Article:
Complaint is made that no evidence was offered by plaintiff to show that the amounts paid on account of medical treatment and attention were reasonable for the services performed.  The amounts paid is some evidence of reasonable value and there being no showing to the contrary such evidence must be held to be sufficient. (10 Cal. Jur., sec. 125, pp. 842, 843, and cases cited.)
Upon the hearing of the motion for a new trial affidavits made by appellant and a member of the jury were presented for the purpose of impeaching the verdict of the jury. These affidavits are wholly lacking in material substance and do not require further attention.
Upon an examination of the refused instructions offered by appellant it will be found that while they are generally correct as propositions of law the subjects to which they relate were fully covered by the fair and comprehensive charge given by the court.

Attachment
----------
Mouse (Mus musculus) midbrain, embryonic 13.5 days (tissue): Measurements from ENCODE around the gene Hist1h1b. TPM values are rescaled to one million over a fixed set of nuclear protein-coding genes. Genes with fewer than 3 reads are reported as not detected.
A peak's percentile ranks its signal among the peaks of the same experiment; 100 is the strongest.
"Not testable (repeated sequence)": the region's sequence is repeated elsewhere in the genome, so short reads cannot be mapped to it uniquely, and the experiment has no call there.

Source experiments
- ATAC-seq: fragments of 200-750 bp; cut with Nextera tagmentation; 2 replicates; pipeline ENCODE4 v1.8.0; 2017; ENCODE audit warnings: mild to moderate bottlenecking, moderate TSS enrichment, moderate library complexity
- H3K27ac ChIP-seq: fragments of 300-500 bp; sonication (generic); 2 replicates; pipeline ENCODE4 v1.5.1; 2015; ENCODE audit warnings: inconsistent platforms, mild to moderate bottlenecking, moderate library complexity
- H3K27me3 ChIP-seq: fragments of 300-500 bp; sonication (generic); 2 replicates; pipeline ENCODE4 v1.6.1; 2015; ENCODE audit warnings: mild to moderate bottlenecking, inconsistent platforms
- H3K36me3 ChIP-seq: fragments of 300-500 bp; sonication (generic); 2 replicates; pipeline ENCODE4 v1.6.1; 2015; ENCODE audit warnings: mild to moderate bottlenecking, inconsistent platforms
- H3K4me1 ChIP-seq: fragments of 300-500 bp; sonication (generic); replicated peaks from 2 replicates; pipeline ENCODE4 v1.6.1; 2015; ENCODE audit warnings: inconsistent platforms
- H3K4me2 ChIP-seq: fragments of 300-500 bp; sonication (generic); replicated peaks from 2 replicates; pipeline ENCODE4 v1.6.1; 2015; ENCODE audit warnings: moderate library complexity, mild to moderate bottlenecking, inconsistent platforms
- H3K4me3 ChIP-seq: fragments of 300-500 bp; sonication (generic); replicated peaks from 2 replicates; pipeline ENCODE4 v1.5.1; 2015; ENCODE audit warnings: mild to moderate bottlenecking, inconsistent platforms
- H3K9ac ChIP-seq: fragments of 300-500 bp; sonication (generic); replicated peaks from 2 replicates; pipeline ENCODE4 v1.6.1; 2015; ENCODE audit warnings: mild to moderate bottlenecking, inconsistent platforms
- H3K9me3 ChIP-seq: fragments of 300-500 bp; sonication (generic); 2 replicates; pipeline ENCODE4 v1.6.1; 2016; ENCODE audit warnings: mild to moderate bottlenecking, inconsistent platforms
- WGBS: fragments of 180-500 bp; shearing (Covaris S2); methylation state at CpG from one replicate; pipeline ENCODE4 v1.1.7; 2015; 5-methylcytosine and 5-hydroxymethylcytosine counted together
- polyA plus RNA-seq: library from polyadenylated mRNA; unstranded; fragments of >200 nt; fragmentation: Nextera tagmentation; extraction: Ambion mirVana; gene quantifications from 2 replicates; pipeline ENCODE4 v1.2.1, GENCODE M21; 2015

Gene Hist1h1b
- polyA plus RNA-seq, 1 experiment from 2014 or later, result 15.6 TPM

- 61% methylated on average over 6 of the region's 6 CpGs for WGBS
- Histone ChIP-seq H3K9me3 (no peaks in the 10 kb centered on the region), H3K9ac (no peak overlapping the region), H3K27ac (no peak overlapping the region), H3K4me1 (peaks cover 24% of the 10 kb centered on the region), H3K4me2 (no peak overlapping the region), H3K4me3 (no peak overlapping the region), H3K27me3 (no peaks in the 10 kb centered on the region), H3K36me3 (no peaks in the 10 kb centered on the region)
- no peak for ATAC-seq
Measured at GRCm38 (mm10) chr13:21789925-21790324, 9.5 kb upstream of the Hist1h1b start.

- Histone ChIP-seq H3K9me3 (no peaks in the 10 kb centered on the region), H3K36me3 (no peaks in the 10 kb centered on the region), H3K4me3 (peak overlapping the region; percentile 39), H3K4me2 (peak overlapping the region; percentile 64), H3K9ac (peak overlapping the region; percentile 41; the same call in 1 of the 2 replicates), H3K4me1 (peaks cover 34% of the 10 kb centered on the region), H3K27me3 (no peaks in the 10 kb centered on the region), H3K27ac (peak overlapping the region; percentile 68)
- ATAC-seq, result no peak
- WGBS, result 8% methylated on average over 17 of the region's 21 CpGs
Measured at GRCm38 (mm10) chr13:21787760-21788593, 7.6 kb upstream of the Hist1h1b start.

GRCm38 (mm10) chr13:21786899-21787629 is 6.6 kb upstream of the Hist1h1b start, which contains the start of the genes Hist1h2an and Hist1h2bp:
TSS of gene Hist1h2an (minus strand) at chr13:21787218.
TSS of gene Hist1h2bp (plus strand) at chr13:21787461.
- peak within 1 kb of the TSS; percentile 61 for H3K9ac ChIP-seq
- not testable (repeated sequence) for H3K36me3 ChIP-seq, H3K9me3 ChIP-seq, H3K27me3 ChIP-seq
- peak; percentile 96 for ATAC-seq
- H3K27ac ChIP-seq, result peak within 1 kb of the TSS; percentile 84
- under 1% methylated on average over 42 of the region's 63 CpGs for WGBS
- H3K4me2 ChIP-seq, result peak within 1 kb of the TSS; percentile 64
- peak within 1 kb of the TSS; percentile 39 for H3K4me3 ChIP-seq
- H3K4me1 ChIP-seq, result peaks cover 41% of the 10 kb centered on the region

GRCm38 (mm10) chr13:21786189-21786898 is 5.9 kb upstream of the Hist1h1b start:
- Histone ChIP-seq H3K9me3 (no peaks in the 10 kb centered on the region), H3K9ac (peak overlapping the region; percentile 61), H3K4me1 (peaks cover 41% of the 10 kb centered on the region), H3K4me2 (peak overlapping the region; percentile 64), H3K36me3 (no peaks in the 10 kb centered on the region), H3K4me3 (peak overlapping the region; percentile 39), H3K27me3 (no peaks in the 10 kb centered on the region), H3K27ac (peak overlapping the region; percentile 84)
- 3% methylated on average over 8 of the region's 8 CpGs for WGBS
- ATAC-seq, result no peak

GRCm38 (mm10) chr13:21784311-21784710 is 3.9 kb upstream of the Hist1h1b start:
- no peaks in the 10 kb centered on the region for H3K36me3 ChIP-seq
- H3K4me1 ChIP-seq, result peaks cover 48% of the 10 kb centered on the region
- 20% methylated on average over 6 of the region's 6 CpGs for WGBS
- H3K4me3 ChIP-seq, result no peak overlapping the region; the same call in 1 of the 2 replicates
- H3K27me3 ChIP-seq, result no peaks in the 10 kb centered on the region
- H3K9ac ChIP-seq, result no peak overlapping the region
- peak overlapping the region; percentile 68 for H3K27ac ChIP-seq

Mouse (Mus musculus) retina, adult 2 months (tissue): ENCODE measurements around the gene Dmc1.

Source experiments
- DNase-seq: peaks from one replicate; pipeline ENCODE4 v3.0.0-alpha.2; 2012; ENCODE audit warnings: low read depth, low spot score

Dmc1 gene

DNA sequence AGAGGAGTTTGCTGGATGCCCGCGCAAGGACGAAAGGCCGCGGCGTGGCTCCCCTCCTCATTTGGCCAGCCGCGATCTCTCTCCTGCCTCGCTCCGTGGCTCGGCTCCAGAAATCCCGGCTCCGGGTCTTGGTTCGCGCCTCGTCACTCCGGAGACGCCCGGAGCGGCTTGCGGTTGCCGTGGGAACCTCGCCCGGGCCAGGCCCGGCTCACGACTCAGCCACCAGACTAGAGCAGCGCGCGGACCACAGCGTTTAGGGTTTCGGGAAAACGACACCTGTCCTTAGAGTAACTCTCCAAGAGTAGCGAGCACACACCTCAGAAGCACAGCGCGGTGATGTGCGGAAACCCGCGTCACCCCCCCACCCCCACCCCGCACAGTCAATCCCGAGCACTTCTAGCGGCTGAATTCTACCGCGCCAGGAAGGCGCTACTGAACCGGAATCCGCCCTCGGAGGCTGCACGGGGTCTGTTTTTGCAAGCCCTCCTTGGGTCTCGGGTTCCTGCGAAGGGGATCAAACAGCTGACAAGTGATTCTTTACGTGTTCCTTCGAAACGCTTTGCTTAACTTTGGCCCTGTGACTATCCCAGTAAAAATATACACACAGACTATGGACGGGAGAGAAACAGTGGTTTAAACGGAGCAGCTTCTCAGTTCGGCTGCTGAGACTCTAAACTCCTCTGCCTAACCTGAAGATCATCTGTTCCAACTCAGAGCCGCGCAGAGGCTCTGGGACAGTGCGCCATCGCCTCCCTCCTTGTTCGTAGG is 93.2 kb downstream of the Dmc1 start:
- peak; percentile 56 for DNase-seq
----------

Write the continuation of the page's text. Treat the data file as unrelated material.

The evidence bearing on the main question of actionable negligence is sharply conflicting. The court and jury accepted as true the testimony given by the respondent and his witness as against the appellant and his two witnesses. There being some substantial evidence to sustain the finding of the jury, we, as a reviewing court, have no authority to arbitrarily repudiate the jury's judgment and substitute our own in its stead.
Waste, J., Lennon, J., Lawlor, J., Richards, J., and Shenk, J., concurred.